I’ll start with the mothership of indie film organizations, The Sundance Institute. Rather than give you the history, here is a great link that explains how Sundance came to be. Instead, I want to talk about what Sundance is in the universe of filmmaking. The festival that runs every January is amazing, relevant and selects quality, challenging cinema. It’s also impossibly hard to get your film into the festival…like Harvard hard. It was difficult to get in a decade ago when only 3000 films where submitted, now 12,000 films get submitted which makes it heart-breaking and discouraging to even consider, right?
Most filmmakers experience with Sundance goes something like this, “I submitted my short film and then they rejected me… bastards!” or “No one ever gets into the festival unless they have someone really famous in their movie, so I didn’t submit… bastards!”
Each year the line up of US competition features are filled with famous faces, it’s true. However I would argue that has more to do with where Hollywood is at and less to do with Sundance needing A-listers. While the casts may glitter with movie and TV stars, the writers and directors behind the selected films are not usually industry well-knowns. They are indie filmmakers who have been on the festival circuit for a couple of cycles and then hired a casting director in LA or New York. Budgets of films with famous actors are often comparable to the budgets of the films with no-names. Movie stars will work for nothing if the script is great because there is less and less challenging narrative fiction being made by the studios.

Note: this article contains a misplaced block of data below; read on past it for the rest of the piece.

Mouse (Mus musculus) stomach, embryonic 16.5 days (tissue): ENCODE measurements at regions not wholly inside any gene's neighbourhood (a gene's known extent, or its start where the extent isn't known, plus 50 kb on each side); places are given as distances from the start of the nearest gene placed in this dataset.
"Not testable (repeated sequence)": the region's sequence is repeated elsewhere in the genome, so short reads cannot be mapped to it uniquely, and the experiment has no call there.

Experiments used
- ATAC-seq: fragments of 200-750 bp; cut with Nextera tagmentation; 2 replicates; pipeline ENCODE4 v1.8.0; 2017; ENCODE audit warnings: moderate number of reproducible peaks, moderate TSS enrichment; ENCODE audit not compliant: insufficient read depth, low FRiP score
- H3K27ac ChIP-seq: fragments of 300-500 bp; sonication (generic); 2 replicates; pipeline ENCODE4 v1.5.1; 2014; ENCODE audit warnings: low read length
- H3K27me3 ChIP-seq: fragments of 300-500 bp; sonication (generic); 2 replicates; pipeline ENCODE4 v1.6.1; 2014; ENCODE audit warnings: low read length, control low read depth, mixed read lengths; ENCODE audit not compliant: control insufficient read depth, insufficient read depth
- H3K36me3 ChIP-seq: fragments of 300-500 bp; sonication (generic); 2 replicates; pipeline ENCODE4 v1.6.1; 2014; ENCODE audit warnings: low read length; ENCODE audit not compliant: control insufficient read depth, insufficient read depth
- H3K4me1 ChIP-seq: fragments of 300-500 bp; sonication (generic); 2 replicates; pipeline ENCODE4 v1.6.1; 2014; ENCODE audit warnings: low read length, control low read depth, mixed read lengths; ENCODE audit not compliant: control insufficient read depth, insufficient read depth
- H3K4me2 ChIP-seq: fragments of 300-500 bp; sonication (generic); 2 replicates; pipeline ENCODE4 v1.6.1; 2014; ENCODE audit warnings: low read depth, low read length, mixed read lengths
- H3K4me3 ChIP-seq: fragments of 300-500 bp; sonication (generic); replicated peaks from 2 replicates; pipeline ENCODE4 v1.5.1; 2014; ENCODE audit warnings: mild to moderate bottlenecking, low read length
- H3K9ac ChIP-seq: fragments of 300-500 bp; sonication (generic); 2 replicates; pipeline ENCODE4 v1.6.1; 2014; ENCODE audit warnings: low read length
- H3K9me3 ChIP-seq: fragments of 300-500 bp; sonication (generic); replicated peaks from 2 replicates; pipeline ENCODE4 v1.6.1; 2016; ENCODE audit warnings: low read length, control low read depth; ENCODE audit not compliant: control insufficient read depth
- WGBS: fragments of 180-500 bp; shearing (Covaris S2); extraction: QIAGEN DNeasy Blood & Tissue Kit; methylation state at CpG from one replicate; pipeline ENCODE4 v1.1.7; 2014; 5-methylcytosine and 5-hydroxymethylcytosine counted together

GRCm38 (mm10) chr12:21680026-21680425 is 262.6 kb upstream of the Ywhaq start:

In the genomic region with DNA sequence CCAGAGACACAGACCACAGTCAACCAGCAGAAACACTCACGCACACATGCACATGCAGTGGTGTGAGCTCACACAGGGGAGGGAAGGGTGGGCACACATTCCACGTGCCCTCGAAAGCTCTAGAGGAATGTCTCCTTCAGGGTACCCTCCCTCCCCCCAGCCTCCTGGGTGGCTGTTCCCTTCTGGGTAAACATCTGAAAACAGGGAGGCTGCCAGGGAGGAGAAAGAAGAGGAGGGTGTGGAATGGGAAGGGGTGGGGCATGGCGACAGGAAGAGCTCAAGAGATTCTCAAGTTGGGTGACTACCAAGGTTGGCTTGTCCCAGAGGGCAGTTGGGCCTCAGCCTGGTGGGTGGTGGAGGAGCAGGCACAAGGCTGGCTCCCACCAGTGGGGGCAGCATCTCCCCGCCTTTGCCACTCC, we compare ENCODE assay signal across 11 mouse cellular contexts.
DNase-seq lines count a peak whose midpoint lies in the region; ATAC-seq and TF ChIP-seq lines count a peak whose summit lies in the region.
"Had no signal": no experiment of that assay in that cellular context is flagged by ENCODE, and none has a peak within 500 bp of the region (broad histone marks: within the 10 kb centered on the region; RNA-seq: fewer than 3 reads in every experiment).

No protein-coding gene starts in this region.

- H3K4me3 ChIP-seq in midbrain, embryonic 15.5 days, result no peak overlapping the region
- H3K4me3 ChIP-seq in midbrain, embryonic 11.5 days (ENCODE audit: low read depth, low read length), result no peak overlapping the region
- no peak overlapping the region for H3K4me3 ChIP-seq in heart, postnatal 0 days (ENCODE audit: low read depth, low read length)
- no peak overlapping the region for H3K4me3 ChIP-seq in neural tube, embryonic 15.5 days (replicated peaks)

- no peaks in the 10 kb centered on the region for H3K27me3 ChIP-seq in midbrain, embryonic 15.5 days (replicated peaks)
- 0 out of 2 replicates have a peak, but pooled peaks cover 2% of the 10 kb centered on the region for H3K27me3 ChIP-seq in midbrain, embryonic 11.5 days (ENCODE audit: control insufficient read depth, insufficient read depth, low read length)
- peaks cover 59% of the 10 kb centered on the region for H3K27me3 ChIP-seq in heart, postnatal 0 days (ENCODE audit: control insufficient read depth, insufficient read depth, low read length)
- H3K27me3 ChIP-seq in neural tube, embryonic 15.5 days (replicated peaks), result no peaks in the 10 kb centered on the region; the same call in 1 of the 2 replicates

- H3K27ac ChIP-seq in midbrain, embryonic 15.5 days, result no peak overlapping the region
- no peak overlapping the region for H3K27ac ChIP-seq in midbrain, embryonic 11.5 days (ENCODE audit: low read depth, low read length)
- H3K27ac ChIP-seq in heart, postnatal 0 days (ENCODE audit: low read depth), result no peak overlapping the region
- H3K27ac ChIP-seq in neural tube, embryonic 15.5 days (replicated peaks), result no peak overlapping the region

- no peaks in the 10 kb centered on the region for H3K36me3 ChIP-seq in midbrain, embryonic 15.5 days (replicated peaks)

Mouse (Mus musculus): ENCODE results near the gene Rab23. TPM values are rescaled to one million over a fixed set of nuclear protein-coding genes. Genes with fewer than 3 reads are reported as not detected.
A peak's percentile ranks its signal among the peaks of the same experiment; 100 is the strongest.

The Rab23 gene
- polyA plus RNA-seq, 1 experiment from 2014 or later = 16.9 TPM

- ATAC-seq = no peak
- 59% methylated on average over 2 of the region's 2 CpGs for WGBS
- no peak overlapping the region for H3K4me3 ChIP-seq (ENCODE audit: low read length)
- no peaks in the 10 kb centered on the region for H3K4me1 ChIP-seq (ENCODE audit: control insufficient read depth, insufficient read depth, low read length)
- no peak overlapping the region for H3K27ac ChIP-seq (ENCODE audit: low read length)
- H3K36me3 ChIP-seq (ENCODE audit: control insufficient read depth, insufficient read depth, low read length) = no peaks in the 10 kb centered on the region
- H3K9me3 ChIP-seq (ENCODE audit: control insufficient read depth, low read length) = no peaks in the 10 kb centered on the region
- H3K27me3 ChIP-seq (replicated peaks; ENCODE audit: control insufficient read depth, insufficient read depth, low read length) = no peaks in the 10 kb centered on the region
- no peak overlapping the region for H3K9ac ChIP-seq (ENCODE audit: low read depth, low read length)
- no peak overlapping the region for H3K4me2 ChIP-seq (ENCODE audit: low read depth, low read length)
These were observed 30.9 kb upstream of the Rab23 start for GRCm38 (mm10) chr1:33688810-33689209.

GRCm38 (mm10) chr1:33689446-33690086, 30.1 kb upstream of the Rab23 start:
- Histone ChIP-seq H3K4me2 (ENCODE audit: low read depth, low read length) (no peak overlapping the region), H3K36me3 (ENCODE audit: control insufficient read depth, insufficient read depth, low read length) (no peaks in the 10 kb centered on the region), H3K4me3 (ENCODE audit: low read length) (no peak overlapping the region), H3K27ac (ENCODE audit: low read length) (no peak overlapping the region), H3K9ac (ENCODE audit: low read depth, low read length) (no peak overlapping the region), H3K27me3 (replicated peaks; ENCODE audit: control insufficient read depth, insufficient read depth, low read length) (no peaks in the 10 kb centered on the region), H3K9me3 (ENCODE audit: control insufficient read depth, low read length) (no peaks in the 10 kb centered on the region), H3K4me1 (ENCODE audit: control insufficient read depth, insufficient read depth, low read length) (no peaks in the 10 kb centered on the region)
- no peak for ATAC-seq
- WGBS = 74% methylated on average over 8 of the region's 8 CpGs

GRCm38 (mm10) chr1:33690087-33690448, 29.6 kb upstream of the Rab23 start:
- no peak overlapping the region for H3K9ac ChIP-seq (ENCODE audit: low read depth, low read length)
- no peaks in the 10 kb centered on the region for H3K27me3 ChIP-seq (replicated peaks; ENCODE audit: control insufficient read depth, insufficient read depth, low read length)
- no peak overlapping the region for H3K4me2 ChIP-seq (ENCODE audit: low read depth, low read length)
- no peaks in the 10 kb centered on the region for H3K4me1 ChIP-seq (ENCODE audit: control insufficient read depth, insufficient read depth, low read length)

But so what?
That still leaves the terrible ‘12,000 submissions to 200 films selected’ ratio that makes us want to run and hide. The truth is most filmmakers who have screened at the festival have received more rejection emails than acceptance phone calls from Sundance in the past. And just because they’ve been in the festival doesn’t guarantee they’ll get in again. What those filmmakers have is a track record, a relationship with the people at Sundance and a perspective that filmmaking is more than making a single particular film.